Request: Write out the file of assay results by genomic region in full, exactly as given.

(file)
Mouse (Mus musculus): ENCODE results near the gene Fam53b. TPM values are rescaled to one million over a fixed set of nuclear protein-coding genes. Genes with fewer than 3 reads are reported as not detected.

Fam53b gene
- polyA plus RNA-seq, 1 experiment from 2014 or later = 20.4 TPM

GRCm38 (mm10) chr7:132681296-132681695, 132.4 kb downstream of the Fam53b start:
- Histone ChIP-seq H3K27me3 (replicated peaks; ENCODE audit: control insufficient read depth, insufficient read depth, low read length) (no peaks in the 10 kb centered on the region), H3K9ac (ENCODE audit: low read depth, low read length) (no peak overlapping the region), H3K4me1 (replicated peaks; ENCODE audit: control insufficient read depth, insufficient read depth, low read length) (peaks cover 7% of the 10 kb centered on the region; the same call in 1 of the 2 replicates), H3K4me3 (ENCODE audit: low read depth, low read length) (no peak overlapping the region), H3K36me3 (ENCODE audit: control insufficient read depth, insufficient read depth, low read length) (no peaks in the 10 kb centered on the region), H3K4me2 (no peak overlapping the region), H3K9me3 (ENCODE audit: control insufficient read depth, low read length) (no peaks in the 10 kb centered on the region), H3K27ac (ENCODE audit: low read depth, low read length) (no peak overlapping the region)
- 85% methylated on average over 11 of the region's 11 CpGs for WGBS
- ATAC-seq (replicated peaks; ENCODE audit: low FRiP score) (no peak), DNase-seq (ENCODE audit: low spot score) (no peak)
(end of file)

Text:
Mouse (Mus musculus): ENCODE results near the gene Fam53b. TPM values are rescaled to one million over a fixed set of nuclear protein-coding genes. Genes with fewer than 3 reads are reported as not detected.

Fam53b gene
- polyA plus RNA-seq, 1 experiment from 2014 or later = 20.4 TPM

GRCm38 (mm10) chr7:132681296-132681695, 132.4 kb downstream of the Fam53b start:
- Histone ChIP-seq H3K27me3 (replicated peaks; ENCODE audit: control insufficient read depth, insufficient read depth, low read length) (no peaks in the 10 kb centered on the region), H3K9ac (ENCODE audit: low read depth, low read length) (no peak overlapping the region), H3K4me1 (replicated peaks; ENCODE audit: control insufficient read depth, insufficient read depth, low read length) (peaks cover 7% of the 10 kb centered on the region; the same call in 1 of the 2 replicates), H3K4me3 (ENCODE audit: low read depth, low read length) (no peak overlapping the region), H3K36me3 (ENCODE audit: control insufficient read depth, insufficient read depth, low read length) (no peaks in the 10 kb centered on the region), H3K4me2 (no peak overlapping the region), H3K9me3 (ENCODE audit: control insufficient read depth, low read length) (no peaks in the 10 kb centered on the region), H3K27ac (ENCODE audit: low read depth, low read length) (no peak overlapping the region)
- 85% methylated on average over 11 of the region's 11 CpGs for WGBS
- ATAC-seq (replicated peaks; ENCODE audit: low FRiP score) (no peak), DNase-seq (ENCODE audit: low spot score) (no peak)